Wednesday, February 8, 2017
So the uncertainty of what Brexit means rumbles on. The clear trend that is emerging is that Parliament is going to have a far greater say in matters that Teresa May saw when she famously said that “Brexit means Brexit”.
Initially of course May presumed that government alone had all the legal authority it required to plough forward and trigger Article 50. Indeed, in October 2016, she made the following strident statements at the Conservative Party conference:
“It is not up to the House of Commons to invoke Article 50, and it is not up to the House of Lords. It is up to the government to trigger Article 50 and the government alone.”
“Those people who argue that Article 50 can only be triggered after agreement in both Houses of Parliament are not standing up for democracy, they’re trying to subvert it.”
Fast forward to November 3rd 2016, the High Court ruled in the case taken by Gina Miller that Parliament alone had the power to trigger Brexit by notifying Brussels of the UK’s intention to leave the European Union. On January 24th 2017, the Supreme Court rejected the government appeal against the High Court decision and thereby blocked May’s strategy of triggering Article 50 on the basis of executive authority alone [a notable victory for the calm measure of law over the political madness in play]. The net outcome, Parliament would have to pass a law to provide specific authorisation for the triggering of Article 50.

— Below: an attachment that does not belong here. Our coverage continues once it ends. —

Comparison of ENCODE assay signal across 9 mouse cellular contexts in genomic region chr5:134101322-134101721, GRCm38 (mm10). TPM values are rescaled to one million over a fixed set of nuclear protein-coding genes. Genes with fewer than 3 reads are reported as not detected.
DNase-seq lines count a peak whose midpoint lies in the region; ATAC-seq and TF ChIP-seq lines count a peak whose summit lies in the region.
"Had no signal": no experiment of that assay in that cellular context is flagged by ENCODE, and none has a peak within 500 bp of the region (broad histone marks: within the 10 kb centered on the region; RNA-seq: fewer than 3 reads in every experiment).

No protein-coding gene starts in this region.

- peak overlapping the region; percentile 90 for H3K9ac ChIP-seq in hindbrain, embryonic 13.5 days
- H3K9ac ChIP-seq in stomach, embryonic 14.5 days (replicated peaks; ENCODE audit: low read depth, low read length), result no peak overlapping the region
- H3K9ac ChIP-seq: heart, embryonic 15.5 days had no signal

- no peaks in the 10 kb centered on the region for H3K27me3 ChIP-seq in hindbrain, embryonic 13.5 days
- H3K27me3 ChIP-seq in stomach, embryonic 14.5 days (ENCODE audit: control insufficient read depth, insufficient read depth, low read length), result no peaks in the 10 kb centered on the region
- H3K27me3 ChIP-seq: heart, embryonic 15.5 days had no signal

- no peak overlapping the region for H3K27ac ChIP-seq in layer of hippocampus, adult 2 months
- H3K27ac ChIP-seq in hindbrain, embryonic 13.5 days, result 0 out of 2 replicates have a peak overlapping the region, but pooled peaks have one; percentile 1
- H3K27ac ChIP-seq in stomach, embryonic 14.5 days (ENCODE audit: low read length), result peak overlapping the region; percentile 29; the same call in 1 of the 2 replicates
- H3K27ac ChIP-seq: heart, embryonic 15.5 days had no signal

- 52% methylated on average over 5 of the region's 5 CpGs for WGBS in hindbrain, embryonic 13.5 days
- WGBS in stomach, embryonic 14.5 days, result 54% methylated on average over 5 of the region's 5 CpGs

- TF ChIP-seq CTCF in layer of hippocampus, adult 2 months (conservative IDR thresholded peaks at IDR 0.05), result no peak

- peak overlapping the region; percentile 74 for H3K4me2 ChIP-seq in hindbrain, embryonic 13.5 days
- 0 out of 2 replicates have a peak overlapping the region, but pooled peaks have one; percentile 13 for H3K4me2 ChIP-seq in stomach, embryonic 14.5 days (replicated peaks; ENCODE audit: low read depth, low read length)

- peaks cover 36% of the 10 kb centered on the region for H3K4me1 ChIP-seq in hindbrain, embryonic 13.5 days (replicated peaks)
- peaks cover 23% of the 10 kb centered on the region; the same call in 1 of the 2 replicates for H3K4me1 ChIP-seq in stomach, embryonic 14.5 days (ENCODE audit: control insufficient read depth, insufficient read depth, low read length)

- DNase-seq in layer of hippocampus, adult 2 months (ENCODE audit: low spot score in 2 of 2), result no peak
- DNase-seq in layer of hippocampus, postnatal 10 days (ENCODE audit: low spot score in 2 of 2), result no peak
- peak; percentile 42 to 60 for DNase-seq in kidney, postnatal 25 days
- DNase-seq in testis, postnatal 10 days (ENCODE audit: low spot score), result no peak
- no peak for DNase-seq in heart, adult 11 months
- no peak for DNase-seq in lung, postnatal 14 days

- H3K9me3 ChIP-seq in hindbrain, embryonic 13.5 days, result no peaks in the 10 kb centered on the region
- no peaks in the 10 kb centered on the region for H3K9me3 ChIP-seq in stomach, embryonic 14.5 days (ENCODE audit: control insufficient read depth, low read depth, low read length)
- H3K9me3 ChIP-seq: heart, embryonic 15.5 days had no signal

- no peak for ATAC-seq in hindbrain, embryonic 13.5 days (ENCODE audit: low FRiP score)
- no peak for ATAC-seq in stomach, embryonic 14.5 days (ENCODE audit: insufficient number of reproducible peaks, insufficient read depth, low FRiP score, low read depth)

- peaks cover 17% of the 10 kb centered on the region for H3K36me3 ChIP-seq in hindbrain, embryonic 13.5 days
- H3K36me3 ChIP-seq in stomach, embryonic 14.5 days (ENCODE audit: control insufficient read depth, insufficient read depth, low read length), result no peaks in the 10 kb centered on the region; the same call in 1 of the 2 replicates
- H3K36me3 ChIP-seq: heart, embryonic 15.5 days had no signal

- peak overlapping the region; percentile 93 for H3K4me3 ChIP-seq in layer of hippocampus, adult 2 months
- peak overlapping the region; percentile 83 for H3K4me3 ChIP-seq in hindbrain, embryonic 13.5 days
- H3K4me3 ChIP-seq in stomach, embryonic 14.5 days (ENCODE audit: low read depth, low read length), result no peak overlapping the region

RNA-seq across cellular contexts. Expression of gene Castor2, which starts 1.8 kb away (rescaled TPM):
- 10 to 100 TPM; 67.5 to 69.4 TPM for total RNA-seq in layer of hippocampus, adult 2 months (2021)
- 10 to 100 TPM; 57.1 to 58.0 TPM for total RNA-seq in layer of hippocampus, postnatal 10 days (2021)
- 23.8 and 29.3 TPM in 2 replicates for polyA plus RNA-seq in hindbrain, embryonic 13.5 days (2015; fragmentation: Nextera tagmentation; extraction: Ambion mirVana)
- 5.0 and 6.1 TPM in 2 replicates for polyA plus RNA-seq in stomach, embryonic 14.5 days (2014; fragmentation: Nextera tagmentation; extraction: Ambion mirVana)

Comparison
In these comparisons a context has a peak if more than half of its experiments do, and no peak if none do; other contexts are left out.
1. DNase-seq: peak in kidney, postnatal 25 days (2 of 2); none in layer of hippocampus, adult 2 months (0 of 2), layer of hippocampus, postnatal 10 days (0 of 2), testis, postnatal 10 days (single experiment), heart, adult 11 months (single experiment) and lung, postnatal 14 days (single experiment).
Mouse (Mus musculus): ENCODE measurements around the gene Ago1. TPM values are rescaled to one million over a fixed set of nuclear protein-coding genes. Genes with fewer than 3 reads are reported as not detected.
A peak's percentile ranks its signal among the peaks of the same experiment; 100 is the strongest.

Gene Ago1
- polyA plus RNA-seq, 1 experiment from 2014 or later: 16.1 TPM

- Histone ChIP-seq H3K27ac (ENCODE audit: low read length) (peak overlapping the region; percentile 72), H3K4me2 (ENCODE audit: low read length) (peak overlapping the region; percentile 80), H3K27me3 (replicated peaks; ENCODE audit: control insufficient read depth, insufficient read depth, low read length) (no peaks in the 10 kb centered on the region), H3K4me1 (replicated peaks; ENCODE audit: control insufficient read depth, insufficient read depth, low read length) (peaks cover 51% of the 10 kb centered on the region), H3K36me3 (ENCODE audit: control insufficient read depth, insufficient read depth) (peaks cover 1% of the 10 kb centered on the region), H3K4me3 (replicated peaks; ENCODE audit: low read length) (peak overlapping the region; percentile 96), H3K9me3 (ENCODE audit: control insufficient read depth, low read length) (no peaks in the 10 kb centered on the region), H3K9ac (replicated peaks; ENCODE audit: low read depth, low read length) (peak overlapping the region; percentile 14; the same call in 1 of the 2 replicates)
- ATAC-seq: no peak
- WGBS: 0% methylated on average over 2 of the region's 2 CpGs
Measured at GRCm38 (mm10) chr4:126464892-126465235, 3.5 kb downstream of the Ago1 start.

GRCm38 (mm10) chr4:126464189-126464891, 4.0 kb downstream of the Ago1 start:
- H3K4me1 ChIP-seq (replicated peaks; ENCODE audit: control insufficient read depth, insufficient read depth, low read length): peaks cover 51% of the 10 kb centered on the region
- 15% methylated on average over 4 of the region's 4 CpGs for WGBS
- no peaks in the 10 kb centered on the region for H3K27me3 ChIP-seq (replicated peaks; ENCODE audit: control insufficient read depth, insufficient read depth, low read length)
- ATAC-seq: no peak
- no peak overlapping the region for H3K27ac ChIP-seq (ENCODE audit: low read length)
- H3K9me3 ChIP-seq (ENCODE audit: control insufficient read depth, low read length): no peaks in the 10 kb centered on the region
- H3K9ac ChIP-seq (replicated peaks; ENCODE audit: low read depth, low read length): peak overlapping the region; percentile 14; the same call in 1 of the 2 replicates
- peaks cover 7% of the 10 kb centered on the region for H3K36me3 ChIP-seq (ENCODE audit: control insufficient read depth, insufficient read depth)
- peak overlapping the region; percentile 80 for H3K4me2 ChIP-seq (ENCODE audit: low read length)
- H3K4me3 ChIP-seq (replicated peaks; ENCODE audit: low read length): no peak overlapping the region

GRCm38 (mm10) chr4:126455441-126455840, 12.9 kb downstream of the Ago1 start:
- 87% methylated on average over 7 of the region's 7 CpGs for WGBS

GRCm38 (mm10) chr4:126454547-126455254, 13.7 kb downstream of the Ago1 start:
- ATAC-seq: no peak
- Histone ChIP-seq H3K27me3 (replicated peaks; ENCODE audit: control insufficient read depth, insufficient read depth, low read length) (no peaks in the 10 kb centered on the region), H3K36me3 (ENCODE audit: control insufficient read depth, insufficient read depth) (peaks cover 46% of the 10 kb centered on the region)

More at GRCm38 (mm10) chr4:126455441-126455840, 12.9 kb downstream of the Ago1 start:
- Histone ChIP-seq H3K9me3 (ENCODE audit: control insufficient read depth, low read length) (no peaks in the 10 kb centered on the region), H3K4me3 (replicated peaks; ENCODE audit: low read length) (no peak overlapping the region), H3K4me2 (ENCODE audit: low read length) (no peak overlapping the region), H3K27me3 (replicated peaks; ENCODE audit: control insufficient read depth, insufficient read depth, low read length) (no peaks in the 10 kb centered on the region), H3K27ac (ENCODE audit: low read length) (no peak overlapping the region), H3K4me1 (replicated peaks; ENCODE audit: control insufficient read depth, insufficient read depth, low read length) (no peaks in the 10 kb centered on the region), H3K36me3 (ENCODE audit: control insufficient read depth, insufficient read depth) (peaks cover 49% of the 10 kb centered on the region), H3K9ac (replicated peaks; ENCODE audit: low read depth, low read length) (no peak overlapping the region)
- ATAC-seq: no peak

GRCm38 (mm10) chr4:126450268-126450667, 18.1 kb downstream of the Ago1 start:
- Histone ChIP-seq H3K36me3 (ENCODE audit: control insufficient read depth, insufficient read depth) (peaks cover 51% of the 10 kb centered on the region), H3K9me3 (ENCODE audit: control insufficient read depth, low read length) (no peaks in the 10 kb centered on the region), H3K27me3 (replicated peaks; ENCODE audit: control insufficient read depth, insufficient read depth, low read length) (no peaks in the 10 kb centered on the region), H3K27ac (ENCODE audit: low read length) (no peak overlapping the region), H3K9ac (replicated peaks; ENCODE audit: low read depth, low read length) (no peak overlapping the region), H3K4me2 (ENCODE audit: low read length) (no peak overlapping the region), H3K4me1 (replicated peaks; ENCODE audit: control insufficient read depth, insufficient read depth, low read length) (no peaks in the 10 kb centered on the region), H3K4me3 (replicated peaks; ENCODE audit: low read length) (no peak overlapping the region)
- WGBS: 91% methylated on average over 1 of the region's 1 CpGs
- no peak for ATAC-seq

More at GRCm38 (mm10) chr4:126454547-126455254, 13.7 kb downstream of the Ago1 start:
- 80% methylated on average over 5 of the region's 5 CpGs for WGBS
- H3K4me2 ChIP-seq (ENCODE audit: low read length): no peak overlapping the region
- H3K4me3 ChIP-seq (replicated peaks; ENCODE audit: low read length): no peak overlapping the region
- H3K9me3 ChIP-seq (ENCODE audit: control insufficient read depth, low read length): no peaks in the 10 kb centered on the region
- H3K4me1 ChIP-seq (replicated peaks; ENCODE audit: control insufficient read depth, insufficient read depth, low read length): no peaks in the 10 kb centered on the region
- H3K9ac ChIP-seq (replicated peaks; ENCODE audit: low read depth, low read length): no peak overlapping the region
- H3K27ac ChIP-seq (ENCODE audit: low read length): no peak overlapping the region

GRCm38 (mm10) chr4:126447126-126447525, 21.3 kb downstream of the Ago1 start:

In an immediate response to the Supreme Court decision, David Davis made a statement to Parliament setting out details of the government’s legislative response and indicated that the government intended to publish an outline bill (providing the authority to trigger Article 50) “within days”. Demands were made on both sides of Parliament to produce a white paper in advance of publication of the bill. This was rejected. By January 25th at Prime Ministers question time – the government reversed that decision and agreed to produce a white paper. Another concession to Parliament.
So it is now clear that Parliament will have a vote on commencing the process, through the passing of legislation. What is less clear is what role Parliament will have at the conclusion of the process. The latest position appears to be that it will have a vote to accept or reject whatever final ‘deal’ the Brexit team eventually produces.
I question however whether that will in fact be the case. Article 50 has yet to be triggered and already significant gains have been made by Parliament. With the Labour Party in disarray, these gains can hardly be attributed to cunning strategy of the opposition. Could it be that the enormity of this matter is starting to dawn on the government and that it is starting to ‘outsource’ some of this burden of responsibility to Parliament? I think it is highly probable that Parliament will have a far greater say in Brexit than initially considered. And on that thought, would the ultimate power to accept or reject whatever deal (or lack of deal) the Brexit team ultimately brings back to Parliament not be to hold another election, this time with facts (and not alternative facts) on the table.
For business, matters in Ireland are far more certain. For my thoughts on that, see – Brexit: the Irish have a certain view